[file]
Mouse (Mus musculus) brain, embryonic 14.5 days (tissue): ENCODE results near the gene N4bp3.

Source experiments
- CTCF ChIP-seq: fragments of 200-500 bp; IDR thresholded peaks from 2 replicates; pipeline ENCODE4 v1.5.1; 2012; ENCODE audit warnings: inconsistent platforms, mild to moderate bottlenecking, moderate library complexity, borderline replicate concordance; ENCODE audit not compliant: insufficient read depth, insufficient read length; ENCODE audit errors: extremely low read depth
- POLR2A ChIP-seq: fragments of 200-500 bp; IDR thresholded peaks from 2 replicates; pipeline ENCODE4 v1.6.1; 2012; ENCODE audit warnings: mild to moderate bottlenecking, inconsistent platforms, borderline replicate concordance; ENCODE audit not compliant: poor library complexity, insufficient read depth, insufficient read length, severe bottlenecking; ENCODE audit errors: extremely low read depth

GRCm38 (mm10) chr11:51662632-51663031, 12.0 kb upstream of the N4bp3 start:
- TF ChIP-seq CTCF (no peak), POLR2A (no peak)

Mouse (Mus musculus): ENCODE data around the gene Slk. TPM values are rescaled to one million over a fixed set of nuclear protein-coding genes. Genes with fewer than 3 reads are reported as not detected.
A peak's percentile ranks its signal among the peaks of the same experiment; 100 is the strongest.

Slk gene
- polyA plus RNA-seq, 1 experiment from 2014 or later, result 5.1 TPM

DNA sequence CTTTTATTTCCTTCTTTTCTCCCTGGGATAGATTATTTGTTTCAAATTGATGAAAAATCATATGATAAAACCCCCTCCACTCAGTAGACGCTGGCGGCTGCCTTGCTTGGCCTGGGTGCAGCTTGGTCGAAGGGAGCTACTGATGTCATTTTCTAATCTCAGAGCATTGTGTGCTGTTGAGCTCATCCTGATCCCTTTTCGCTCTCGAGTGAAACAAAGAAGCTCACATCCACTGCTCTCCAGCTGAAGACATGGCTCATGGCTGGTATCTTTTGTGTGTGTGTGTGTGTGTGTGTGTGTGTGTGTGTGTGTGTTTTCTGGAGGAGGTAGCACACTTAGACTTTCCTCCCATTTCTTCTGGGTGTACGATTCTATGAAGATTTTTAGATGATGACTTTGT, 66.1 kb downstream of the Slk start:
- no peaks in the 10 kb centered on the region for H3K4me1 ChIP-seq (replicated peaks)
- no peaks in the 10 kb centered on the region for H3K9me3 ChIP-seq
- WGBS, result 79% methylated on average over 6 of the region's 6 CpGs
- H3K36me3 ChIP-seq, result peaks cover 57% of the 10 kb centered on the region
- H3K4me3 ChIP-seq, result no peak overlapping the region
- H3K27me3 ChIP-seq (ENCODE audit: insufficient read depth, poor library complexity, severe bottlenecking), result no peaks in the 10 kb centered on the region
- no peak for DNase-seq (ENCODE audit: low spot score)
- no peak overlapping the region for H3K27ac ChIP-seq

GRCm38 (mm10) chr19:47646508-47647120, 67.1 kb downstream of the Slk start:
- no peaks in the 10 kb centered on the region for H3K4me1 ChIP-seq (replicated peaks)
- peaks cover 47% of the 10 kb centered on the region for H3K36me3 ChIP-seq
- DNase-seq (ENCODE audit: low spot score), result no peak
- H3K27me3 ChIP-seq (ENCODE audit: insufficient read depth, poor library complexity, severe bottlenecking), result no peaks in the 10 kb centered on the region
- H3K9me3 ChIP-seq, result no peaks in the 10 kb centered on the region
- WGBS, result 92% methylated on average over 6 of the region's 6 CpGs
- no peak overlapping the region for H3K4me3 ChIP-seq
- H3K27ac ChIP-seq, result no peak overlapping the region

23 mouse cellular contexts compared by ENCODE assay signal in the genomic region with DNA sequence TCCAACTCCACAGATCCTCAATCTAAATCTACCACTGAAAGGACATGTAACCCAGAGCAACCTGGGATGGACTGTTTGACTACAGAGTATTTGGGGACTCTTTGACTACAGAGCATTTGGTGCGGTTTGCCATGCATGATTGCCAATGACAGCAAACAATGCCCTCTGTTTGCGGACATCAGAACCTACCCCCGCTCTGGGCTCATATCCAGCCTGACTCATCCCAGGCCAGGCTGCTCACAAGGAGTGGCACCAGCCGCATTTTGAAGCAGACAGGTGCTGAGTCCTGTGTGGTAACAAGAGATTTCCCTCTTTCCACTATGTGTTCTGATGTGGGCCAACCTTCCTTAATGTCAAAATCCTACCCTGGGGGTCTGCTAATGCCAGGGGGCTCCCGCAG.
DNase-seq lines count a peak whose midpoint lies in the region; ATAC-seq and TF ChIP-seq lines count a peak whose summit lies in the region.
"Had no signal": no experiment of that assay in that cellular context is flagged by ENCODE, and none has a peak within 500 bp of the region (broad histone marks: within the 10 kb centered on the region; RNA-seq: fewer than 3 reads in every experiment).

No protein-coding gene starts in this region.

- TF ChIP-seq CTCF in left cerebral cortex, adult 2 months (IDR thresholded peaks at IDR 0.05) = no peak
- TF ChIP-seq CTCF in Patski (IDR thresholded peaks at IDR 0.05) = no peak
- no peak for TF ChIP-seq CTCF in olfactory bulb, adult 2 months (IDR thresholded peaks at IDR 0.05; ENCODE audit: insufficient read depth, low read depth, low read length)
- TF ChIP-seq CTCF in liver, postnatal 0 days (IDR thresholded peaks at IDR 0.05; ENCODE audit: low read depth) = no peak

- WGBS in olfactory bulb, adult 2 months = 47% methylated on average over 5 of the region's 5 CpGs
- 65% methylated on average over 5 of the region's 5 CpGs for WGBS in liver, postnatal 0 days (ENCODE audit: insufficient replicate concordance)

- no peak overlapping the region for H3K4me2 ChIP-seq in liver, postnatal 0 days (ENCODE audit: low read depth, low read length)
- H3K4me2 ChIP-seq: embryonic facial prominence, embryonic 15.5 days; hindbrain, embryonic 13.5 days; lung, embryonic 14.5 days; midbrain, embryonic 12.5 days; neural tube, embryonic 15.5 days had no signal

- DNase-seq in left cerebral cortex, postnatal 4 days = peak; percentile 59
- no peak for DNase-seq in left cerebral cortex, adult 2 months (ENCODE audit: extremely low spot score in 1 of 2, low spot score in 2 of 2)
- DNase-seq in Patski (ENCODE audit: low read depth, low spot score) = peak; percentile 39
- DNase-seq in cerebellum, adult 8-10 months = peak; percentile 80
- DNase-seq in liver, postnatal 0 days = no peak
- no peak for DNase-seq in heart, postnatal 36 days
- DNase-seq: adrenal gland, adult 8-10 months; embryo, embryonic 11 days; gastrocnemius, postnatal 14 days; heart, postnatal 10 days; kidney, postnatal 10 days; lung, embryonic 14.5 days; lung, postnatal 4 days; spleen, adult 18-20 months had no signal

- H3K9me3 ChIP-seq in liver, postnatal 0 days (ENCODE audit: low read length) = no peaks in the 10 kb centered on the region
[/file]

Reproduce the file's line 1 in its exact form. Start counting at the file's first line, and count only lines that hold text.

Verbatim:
Mouse (Mus musculus) brain, embryonic 14.5 days (tissue): ENCODE results near the gene N4bp3.